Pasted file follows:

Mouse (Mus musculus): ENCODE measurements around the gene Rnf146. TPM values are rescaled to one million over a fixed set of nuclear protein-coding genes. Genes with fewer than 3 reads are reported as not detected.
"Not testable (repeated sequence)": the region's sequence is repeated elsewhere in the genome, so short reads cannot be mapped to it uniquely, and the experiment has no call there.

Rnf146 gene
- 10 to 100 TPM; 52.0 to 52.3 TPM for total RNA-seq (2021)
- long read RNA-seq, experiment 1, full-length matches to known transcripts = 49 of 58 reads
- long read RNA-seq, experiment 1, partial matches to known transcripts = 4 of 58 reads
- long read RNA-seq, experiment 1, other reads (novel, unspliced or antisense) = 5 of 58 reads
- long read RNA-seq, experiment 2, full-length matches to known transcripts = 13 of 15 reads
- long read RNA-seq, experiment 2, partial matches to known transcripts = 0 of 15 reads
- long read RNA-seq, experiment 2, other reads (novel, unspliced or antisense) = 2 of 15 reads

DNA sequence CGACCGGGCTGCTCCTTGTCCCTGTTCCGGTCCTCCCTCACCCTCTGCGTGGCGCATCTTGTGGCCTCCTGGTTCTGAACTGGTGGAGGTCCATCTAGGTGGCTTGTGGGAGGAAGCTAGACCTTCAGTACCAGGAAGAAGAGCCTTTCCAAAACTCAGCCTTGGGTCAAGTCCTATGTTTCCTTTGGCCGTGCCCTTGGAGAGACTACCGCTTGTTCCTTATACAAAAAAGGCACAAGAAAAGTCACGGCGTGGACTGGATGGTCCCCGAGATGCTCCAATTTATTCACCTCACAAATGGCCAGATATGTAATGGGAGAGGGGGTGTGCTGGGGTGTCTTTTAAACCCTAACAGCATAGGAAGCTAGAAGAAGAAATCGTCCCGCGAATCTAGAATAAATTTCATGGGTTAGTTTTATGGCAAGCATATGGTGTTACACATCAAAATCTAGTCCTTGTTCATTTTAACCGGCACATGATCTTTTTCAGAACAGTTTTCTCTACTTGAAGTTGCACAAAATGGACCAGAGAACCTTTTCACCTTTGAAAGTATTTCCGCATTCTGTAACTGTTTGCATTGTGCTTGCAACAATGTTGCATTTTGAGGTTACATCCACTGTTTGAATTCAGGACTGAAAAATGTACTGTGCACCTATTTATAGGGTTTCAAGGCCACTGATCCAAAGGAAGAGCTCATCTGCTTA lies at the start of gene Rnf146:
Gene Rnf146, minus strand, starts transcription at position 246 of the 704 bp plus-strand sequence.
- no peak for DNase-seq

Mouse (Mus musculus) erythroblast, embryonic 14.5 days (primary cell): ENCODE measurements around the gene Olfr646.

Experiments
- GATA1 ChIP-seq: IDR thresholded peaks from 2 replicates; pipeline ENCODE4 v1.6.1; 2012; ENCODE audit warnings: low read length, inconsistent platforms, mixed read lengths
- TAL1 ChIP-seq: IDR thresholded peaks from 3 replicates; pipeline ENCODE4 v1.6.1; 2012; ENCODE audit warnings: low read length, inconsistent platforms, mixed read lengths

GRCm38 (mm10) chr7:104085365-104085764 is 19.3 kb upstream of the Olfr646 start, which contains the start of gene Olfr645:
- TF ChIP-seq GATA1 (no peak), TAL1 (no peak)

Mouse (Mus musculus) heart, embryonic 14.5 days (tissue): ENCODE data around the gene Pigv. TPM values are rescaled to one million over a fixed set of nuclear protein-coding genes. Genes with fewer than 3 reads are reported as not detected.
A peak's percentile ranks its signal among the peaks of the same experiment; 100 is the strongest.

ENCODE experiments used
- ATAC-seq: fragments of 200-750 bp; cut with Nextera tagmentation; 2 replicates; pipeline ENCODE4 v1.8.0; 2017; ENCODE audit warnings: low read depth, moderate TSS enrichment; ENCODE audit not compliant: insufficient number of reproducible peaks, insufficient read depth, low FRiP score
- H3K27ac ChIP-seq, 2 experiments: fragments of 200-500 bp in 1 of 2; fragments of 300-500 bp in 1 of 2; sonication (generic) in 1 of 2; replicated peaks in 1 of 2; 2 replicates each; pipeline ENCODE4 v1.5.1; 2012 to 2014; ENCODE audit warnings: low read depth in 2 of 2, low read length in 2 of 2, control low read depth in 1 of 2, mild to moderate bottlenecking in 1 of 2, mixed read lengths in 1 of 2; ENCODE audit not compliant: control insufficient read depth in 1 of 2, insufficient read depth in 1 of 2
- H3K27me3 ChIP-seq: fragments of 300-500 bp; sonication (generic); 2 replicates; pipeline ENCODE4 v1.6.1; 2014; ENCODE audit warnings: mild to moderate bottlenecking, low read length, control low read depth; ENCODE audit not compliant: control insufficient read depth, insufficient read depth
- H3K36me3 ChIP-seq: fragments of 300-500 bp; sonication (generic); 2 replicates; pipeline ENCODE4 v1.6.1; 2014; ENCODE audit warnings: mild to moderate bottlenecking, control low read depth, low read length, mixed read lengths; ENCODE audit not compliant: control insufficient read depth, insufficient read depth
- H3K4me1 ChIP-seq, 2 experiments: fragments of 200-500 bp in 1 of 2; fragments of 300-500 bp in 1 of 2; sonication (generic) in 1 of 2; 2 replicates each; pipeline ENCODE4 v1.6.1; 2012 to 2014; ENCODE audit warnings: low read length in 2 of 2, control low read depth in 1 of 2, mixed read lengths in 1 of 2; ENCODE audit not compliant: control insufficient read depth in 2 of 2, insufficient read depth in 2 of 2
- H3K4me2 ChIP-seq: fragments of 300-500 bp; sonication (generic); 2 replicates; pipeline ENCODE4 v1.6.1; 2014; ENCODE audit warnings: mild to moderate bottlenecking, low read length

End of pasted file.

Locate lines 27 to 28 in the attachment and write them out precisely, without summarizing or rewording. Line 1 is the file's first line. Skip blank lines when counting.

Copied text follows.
- H3K4me1 ChIP-seq, 2 experiments: fragments of 200-500 bp in 1 of 2; fragments of 300-500 bp in 1 of 2; sonication (generic) in 1 of 2; 2 replicates each; pipeline ENCODE4 v1.6.1; 2012 to 2014; ENCODE audit warnings: low read length in 2 of 2, control low read depth in 1 of 2, mixed read lengths in 1 of 2; ENCODE audit not compliant: control insufficient read depth in 2 of 2, insufficient read depth in 2 of 2
- H3K4me2 ChIP-seq: fragments of 300-500 bp; sonication (generic); 2 replicates; pipeline ENCODE4 v1.6.1; 2014; ENCODE audit warnings: mild to moderate bottlenecking, low read length